Debtors’ Net Asset Value Analysis
The bankruptcy court described the NAV method as the process of adding together the value of a company’s assets. Here the bulk of the asset value was in the debtors’ vessels, but they had other assets as well, such as equity stakes in other companies, service contracts, and cash on hand. To establish vessel values, the debtors turned to a variety of sources, including vessel appraisals from Marsoft and two unidentified shipbrokers, as well as VesselsValue, a recognized source of vessel value data. At trial, the debtors’ expert on vessel valuation was from Maritime Strategies International, and he used three approaches in his overall assessment.
The first approach was “econometric modeling,” in which the expert valued vessels “on the basis of their earning power, which changes depending on market fundamentals.” The second approach was a “time series” analysis, in which the expert derived vessel values after considering benchmarks, such as price, earnings, and operating costs, for the applicable classes of dry bulk vessels as “measured at successive points in time to extract characteristics of the data.” The third approach was a “last done” analysis, in which the expert considered recent sales and “market intelligence” on comparable vessels and made adjustments for the particular vessels in question. As part of his assessment, the debtors’ expert made adjustments to vessel values for the length of time before special and immediate surveys and based on engine make and model, the country and shipyard in which the vessel was built, vessel design and/or configuration, and a vessel’s desirability relative to similarly classed vessels. The debtors’ expert concluded that the aggregate “charter free market value” for Genco’s fleet was $1.21 billion.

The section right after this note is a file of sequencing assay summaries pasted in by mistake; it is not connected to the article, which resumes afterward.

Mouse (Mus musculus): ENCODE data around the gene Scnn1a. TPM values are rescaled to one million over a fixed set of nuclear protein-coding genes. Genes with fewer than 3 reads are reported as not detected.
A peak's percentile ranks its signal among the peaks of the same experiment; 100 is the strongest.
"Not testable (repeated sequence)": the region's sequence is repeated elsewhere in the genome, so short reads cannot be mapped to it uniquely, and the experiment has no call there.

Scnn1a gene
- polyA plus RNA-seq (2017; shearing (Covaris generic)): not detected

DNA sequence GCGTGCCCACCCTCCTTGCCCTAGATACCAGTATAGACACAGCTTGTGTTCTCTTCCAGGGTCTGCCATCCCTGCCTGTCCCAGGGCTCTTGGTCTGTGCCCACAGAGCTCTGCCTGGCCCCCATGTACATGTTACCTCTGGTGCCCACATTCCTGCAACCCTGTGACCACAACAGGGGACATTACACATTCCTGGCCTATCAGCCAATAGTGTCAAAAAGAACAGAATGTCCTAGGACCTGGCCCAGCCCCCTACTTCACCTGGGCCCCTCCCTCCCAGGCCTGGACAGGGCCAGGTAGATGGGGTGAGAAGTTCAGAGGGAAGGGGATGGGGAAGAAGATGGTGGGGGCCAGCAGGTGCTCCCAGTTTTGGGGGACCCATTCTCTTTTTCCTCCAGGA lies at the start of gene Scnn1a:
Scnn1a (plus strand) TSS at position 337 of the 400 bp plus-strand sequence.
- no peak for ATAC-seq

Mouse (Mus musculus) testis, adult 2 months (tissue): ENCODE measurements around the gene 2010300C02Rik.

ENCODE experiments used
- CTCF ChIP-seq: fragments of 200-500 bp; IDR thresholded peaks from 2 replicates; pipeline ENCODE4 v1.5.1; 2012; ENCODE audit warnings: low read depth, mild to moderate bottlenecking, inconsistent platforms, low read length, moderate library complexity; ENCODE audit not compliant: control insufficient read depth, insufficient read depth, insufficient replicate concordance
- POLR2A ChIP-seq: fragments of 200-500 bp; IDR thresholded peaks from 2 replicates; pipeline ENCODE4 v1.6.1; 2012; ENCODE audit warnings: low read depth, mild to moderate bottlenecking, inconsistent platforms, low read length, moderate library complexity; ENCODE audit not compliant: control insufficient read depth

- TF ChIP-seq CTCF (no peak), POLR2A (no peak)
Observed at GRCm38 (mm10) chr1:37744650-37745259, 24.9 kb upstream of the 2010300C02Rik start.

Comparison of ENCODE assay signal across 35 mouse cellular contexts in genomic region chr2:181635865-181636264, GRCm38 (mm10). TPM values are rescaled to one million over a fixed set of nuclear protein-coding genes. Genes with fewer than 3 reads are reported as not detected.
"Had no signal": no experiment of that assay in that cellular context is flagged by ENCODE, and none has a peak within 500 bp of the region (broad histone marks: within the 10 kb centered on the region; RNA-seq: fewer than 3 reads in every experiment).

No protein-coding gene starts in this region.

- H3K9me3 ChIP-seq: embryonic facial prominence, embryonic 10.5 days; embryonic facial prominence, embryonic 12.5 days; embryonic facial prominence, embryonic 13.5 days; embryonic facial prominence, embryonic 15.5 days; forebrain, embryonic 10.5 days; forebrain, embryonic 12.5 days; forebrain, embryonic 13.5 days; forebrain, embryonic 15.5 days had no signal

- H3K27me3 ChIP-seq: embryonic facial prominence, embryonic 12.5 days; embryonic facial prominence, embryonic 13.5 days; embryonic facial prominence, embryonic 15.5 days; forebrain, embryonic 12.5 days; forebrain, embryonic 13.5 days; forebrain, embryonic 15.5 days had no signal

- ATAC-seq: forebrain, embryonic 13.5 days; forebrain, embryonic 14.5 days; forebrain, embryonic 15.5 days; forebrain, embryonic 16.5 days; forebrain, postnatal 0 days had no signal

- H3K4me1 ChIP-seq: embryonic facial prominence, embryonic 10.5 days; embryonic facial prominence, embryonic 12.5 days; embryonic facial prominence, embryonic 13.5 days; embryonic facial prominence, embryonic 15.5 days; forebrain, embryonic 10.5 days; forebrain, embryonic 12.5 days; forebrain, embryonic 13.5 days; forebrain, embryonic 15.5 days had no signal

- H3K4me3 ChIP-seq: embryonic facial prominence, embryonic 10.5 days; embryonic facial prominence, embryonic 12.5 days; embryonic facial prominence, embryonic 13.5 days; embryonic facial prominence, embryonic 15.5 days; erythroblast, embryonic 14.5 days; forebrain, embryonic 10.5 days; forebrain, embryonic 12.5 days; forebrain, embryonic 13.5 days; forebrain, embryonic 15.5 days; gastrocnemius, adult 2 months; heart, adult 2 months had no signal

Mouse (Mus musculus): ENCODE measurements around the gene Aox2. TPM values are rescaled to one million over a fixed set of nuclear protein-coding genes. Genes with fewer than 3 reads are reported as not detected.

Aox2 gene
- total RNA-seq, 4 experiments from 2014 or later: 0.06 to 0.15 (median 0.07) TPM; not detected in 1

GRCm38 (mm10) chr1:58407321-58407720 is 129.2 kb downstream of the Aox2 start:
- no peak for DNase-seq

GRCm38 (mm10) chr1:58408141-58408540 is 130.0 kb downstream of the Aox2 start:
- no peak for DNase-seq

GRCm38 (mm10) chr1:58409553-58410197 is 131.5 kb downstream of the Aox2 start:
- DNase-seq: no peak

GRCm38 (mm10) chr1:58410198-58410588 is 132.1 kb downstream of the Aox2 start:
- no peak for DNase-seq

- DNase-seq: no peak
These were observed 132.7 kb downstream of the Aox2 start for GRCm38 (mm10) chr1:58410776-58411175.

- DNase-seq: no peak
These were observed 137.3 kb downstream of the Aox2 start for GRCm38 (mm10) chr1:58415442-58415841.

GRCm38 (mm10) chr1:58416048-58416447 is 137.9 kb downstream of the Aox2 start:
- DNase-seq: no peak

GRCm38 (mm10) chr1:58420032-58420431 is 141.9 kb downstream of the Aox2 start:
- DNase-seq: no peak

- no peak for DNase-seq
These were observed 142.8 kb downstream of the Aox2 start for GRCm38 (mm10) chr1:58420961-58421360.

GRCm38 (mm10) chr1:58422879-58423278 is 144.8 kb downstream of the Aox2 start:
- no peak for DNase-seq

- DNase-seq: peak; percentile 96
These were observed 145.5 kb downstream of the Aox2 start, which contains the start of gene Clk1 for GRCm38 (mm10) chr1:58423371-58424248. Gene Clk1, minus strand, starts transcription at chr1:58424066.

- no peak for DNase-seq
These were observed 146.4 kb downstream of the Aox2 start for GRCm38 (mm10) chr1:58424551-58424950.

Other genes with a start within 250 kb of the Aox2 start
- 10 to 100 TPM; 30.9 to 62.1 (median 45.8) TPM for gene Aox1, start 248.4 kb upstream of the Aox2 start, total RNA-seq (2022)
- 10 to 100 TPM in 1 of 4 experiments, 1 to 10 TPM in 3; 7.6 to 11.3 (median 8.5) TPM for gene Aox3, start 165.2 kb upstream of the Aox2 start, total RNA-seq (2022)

On top of that, the debtors’ financial adviser then added the following:
- $40 million for net working capital,
- $98 million for equity stakes in other companies,
- $40 million for service contracts, and
- $4 million for other fixed assets.